California’s New Ethnic Studies Curriculum Leaves Many Cultures Out
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Thanks to the hard work of the California Department of Education, the new draft Ethnic Studies Model Curriculum is headed in the right direction, but many groups are still being left out and that is unacceptable. Ethnic studies has always focused on giving a voice to those who have historically been ignored, misunderstood, or marginalized, and without question African American, Latino American, Asian American, and Native American students deserve to have their stories better represented in our education system.
However, on the issue of inclusion, the curriculum still has room for improvement. A key example is the way Middle Eastern and West Asian populations are represented within Asian American studies. While Arab Americans are repeatedly highlighted, Iranians, Armenians, Mizrahi Jews, Assyrian Christians, and other Middle Eastern populations are ignored or minimized. While this was likely unintentional, there is no academic or demographic justification for this exclusionary approach. The curriculum should be revised to ensure no Middle Eastern community is favored over another.
I can relate to this personally, because I am the son of Sephardic Jewish refugees who were forced to leave Egypt due to religious persecution. Being the only Sephardic Jewish student attending elementary school in the 1960’s was a bit lonely, for there were no other students like me in the school or mention of students like me in any of the books.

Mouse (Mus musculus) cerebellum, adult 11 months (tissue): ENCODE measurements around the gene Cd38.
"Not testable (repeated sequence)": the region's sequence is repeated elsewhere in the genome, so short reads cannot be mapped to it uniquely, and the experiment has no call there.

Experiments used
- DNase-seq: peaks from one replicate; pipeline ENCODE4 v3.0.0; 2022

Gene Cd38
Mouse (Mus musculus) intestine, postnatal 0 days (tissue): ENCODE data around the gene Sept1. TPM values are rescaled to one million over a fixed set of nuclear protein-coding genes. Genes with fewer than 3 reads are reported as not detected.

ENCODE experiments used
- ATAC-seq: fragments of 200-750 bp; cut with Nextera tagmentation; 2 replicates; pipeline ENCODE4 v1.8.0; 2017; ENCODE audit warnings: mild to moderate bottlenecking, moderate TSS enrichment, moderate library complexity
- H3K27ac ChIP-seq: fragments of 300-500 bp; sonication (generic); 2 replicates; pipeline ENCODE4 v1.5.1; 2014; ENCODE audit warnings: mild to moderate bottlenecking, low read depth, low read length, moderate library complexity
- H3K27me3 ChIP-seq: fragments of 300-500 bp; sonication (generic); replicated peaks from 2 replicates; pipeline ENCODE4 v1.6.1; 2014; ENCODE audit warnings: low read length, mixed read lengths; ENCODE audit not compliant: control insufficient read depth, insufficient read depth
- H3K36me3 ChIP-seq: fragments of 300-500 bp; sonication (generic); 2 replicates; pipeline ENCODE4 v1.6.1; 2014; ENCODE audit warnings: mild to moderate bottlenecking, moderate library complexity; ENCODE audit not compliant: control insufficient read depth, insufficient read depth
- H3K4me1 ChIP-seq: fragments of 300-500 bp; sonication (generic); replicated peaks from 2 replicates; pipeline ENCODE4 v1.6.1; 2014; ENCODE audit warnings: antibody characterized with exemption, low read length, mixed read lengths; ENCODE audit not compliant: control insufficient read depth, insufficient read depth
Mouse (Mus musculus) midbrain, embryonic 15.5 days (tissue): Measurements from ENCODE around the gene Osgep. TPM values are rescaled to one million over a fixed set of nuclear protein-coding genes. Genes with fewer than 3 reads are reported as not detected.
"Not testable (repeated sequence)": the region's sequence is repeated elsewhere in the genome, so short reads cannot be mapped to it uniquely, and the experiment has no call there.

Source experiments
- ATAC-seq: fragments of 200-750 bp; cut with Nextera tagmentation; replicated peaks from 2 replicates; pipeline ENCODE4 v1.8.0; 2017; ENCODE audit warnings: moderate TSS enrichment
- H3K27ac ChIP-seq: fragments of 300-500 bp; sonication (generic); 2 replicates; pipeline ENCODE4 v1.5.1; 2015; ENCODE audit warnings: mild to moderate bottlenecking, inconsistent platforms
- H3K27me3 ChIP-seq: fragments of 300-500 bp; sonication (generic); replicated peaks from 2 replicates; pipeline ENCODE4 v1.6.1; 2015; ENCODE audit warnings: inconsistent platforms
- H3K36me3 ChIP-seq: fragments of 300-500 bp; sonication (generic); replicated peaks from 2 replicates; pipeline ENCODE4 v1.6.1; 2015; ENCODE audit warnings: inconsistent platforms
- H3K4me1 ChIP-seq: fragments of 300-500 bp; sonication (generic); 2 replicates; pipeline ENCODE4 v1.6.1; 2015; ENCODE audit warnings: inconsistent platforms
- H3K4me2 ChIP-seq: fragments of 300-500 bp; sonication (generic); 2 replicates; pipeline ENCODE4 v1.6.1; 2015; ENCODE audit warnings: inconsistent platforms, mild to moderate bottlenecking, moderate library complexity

Our educational system has come a long way since then, nevertheless much more still needs to done. There are other important ways the new curriculum can be improved Opinion logoas well. The stated goals of the curriculum include promoting the values of civic engagement and civic responsibility, self and collective empowerment, cultural understanding of how different groups have struggled and worked together, and critical thinking. To accomplish those goals, the “guiding values and principles” of the curriculum in the first chapter should be revised to add more clearly defined and inclusive terminology.
For example, one guiding value and principle is to “connect ourselves to past and contemporary resistance movements that struggle for social justice on the global and local levels.” There are many ways this could be done constructively from an educational standpoint. Unfortunately, this language could also be very easily used to justify exploiting schools to promote the types of divisive and hateful political agendas that were criticized in the first draft, including antisemitism.
While some university ethnic studies courses are taught from a particular political perspective, this is not appropriate for K-12 schools. Students must be exposed to many conflicting perspectives, learn how to analyze them, and come to their own conclusions. Ethnic studies has been taught in numerous California school districts for years, and some of them have developed strong guidelines around the issue of critical thinking. The guiding values and principles of the new curriculum should incorporate such past experience.
Given that there is a bill in the California Legislature to make ethnic studies a graduation requirement for public school students, it is more crucial than ever that we get this right. Many generations of students are depending on us to provide a curriculum that will give voice to the voiceless, contribute to healing our racial and ethnic divisions, and uplift all communities in our state. I encourage parents, students, educators, and all concerned Californians to read the new draft for themselves and get involved in this process.
This was republished with permission from timesofsandiego.com.